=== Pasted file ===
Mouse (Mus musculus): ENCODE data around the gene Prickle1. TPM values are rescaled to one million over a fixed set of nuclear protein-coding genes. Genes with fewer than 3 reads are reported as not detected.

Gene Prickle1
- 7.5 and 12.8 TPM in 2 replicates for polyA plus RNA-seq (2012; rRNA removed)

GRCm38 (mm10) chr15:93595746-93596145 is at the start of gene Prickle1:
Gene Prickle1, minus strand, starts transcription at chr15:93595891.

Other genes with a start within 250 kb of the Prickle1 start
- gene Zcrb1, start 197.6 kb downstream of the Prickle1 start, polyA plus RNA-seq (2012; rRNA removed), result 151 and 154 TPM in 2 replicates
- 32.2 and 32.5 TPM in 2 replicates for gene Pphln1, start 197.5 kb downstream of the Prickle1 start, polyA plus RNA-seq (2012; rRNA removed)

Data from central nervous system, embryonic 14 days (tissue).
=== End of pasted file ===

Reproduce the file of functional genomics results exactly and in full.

Mouse (Mus musculus): ENCODE data around the gene Prickle1. TPM values are rescaled to one million over a fixed set of nuclear protein-coding genes. Genes with fewer than 3 reads are reported as not detected.

Gene Prickle1
- 7.5 and 12.8 TPM in 2 replicates for polyA plus RNA-seq (2012; rRNA removed)

GRCm38 (mm10) chr15:93595746-93596145 is at the start of gene Prickle1:
Gene Prickle1, minus strand, starts transcription at chr15:93595891.

Other genes with a start within 250 kb of the Prickle1 start
- gene Zcrb1, start 197.6 kb downstream of the Prickle1 start, polyA plus RNA-seq (2012; rRNA removed), result 151 and 154 TPM in 2 replicates
- 32.2 and 32.5 TPM in 2 replicates for gene Pphln1, start 197.5 kb downstream of the Prickle1 start, polyA plus RNA-seq (2012; rRNA removed)

Data from central nervous system, embryonic 14 days (tissue).